A day's cooling my heels in the juror waiting room was a fine place to catch up on what must be the hottest new academic book--Daniel Kahneman's Thinking Fast and Slow. As so many have said, it's a delight. That's not so much because it is revolutionary--almost anyone who follows public policy blogs will recognize the important ideas and many of the examples--but because of the unforced ease with which Kahneman lays out the narrative of his own intellectual progress and, inevitably, his account of his collaboration with the late Amos Tversky, whom Kahneman has always been at pains to identify as a full collaborator in this his most important project.
Indeed one of the many charms of the book is his detailed chronicle of his extraordiary collaboration. It's not a eulogy exactly: Tversky died in 1996 and Kahneman is clear-headed to understand that life goes on, even after with whom you have shared so much. And although Kahneman clearly admires Tversky, it's not excessively worshipful. Kahneman leaves the reader in no doubt that he sees himself and Tversky as having been a team, by lucky accident able to enjoy the kind of cooperative endeavor for which most academics would cheerfully push their grandmother in front of a trolley car.
... Amos and I discovered that we enjoyed working together. Amos was always very funny, and in his presence I became funny as well, so we spent hours of solid work in continuous amusement. The pleasure we found in working together made us exceptionally patient; it is much easier to strive for perfection when you are never bored. Perhaps most important, we checked our critical weapons at the door. Both Amos and I were critical and argumentative, he even more than I, but during the years of our collaboration neither of us ever rejected out of hand anything the other said. Indeed, one of the great joys I found in the collaboration was that Amos frequently saw the point of my vague ideas much more clearly than I did. Amos was the more logical thinker, with an orientation to theory and an unfailing sense of direction. I was more intuitive and rooted in the psychology of perception, from which we borrowed many ideas. We were sufficiently similar to understand each other easily, and sufficiently different to surprise each other. We developed a routine in which we spent much of our working days together, often on long walks. For the next fourteen years our collaboration was the focus of our lives, and the work we did together during those years was the best either of us ever did. We quickly adopted a practice that we maintained for manyKahneman, Daniel (2011-10-25). Thinking, Fast and Slow (pp. 5-6). Macmillan. Kindle Edition.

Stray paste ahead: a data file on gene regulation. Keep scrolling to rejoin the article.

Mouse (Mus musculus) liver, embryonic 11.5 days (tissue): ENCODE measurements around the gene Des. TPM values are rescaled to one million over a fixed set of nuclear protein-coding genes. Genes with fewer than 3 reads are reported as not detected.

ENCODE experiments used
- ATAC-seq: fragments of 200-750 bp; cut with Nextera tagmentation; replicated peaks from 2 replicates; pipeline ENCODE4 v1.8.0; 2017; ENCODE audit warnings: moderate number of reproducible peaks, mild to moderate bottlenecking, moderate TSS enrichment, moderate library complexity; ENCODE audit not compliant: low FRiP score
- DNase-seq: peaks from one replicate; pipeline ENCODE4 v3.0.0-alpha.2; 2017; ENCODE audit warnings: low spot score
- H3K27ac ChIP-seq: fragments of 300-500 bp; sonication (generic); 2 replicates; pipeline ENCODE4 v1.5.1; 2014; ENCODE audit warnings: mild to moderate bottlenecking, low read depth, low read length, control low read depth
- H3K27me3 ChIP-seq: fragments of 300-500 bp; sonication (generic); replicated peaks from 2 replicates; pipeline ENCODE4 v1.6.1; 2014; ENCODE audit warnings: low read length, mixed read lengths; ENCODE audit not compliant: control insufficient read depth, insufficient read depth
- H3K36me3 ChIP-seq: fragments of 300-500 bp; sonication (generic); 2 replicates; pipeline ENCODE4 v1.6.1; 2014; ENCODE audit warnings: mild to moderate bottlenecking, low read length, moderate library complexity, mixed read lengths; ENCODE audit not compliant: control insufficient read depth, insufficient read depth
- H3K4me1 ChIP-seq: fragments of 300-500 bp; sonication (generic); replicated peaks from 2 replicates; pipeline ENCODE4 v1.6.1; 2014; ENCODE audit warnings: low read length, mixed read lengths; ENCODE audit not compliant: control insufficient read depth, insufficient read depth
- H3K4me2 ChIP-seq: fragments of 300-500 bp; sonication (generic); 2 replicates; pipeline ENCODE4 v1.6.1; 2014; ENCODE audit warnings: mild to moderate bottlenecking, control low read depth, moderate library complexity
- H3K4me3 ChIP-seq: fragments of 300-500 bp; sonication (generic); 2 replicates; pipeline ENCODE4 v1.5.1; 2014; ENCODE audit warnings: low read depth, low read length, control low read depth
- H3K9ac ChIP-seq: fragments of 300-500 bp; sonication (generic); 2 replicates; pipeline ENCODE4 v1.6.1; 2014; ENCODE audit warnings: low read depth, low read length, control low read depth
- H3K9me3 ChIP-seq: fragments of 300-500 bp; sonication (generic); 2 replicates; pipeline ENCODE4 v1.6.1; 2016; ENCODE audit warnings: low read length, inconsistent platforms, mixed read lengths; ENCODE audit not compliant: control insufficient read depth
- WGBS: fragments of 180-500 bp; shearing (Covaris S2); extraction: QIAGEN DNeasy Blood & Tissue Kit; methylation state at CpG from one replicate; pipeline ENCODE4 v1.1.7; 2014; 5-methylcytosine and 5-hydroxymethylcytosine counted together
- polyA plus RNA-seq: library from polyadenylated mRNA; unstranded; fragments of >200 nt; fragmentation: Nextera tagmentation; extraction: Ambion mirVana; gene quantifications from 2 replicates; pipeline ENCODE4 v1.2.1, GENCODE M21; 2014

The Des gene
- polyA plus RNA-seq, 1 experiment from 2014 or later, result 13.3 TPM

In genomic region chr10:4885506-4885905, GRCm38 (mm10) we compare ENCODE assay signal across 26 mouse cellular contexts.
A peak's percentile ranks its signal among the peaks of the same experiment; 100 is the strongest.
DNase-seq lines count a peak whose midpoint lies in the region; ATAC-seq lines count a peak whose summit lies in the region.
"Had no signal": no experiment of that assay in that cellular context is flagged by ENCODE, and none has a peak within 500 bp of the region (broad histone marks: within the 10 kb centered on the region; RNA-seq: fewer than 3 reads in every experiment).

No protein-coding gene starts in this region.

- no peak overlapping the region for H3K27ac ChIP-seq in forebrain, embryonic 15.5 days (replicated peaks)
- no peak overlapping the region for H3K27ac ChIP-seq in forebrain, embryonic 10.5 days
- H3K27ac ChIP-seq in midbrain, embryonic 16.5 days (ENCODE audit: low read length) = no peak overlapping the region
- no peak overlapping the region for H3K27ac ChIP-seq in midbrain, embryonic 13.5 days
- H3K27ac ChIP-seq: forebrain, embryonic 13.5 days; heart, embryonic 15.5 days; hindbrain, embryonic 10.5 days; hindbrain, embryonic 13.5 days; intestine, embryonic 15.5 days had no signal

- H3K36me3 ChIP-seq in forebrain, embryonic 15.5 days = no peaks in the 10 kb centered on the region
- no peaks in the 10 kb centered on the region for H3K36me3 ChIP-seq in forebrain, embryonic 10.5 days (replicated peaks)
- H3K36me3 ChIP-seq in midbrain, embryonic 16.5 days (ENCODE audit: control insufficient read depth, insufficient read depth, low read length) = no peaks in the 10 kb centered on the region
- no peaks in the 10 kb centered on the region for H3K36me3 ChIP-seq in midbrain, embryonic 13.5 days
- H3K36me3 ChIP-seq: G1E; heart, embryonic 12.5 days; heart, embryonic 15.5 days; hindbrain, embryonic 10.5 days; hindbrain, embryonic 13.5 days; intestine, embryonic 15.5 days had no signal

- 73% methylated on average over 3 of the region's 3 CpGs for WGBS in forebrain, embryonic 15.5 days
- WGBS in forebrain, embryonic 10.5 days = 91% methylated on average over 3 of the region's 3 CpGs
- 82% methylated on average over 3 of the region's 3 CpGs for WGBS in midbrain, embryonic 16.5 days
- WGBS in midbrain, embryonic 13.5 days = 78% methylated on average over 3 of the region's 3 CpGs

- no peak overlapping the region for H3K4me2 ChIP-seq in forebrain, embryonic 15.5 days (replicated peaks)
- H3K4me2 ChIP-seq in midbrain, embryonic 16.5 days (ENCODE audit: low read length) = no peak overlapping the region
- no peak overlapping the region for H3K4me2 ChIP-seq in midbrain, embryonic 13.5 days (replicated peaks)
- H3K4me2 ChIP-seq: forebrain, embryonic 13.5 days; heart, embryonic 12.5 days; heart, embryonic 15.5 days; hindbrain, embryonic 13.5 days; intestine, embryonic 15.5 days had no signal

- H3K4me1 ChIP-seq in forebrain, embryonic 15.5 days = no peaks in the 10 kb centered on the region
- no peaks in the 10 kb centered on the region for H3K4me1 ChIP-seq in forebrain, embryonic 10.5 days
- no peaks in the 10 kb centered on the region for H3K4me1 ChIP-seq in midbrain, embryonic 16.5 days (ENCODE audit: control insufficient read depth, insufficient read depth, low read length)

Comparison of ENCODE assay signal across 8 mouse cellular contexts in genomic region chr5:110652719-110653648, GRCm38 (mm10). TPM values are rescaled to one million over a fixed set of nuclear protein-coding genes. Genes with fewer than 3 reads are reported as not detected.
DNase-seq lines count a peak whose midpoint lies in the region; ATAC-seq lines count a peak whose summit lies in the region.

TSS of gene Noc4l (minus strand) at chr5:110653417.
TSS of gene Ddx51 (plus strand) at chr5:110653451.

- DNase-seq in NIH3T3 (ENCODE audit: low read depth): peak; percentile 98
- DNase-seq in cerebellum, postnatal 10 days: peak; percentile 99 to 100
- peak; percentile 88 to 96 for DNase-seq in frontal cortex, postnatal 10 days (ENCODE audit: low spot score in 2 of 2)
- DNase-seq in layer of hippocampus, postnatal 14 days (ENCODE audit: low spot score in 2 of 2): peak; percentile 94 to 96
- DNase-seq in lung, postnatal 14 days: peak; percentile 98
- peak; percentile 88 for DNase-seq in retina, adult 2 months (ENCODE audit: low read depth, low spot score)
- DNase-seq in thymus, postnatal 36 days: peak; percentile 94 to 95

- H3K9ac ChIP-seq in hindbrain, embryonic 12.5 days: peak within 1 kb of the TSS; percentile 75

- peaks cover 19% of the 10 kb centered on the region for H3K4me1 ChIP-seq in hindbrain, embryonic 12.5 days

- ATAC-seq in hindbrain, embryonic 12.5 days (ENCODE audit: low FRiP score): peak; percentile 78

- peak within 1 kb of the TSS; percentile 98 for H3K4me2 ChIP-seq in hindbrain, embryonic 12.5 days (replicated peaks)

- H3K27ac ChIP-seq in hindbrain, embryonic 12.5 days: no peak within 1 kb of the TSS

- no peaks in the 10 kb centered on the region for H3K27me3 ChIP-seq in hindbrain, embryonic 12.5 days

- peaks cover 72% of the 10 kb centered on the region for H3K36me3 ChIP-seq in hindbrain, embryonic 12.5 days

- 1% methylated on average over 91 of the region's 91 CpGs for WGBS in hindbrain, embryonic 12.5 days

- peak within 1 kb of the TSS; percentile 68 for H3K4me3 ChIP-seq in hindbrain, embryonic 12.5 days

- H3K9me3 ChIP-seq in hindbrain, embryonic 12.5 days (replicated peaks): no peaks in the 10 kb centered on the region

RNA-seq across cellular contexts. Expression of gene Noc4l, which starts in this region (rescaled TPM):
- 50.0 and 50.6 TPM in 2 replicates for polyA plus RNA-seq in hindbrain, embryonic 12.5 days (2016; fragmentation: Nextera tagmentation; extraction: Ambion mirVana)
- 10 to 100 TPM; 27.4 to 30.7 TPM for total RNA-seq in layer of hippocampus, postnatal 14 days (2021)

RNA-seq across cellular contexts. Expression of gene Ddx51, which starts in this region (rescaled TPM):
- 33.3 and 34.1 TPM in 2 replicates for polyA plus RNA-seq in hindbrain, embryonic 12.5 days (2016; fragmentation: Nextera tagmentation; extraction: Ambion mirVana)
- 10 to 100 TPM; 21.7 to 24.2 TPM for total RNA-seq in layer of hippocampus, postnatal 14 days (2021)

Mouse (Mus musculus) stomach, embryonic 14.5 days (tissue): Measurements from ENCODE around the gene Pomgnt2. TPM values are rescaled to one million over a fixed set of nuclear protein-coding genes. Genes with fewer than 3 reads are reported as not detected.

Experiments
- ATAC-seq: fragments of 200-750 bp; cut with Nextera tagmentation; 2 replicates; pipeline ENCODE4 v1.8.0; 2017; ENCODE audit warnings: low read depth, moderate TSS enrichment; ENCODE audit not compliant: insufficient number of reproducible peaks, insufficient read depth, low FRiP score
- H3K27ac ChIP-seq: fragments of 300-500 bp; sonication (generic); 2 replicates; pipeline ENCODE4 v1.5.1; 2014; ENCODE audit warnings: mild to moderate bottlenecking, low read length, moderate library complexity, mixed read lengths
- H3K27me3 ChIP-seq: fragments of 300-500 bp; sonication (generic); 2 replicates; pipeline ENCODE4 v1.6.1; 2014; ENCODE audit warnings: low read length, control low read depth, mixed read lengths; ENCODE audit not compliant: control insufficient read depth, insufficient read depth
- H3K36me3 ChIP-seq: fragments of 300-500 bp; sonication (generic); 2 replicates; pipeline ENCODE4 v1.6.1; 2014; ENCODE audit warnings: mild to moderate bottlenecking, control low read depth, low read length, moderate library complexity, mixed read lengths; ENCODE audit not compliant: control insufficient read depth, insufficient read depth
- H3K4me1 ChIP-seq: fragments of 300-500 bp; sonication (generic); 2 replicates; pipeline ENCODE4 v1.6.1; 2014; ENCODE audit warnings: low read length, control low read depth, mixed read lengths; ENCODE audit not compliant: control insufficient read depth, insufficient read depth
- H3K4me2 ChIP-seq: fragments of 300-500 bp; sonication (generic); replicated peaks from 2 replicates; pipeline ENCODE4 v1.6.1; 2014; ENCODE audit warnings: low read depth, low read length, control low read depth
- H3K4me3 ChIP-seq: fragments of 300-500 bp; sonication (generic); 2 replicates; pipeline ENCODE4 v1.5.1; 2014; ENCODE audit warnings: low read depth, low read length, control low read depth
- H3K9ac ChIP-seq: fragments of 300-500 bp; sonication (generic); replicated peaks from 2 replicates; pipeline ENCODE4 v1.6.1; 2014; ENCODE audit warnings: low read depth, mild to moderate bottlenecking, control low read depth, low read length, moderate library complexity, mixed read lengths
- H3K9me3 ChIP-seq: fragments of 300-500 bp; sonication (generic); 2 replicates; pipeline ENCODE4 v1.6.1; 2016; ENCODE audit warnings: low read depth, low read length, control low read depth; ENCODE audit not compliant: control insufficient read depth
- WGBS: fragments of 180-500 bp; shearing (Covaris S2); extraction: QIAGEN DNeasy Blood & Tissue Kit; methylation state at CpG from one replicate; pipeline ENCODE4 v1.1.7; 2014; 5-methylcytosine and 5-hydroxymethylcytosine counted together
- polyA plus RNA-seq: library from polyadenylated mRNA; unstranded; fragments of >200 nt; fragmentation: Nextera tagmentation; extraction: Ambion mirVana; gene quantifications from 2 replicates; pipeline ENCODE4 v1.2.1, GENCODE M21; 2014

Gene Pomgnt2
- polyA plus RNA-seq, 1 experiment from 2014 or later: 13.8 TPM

I know I will raise the emotional temperature by doing what I'm about to do but I can't help but remember that most famous of all testimonials to friendship:
For the rest, what we commonly call friends and friendships, are nothing but acquaintance and familiarities, either occasionally contracted, or upon some design, by means of which there happens some little intercourse betwixt our souls. But in the friendship I speak of, they mix and work themselves into one piece, with so universal a mixture, that there is no more sign of the seam by which they were first conjoined. If a man should importune me to give a reason why I loved him, I find it could no otherwise be expressed, than by making answer: because it was he, because it was I. There is, beyond all that I am able to say, I know not what inexplicable and fated power that brought on this union. We sought one another long before we met, and by the characters we heard of one another, which wrought upon our affections more than, in reason, mere reports should do; I think 'twas by some secret appointment of heaven. We embraced in our names; and at our first meeting, which was accidentally at a great city entertainment, we found ourselves so mutually taken with one another, so acquainted, and so endeared betwixt ourselves, that from thenceforward nothing was so near to us as one another. He wrote an excellent Latin satire, since printed, wherein he excuses the precipitation of our intelligence, so suddenly come to perfection, saying, that destined to have so short a continuance, as begun so late (for we were both full-grown men, and he some years the older), there was no time to lose, nor were we tied to conform to the example of those slow and regular friendships, that require so many precautions of long preliminary conversation: This has no other idea than that of itself, and can only refer to itself: this is no one special consideration, nor two, nor three, nor four, nor a thousand; 'tis I know not what quintessence of all this mixture, which, seizing my whole will, carried it to plunge and lose itself in his, and that having seized his whole will, brought it back with equal concurrence and appetite to plunge and lose itself in mine. I may truly say lose, reserving nothing to ourselves that was either his or mine.So Montaigne in his essay on friendship, remembering his own beloved Étienne de La Boétie. Charles Cotton translation.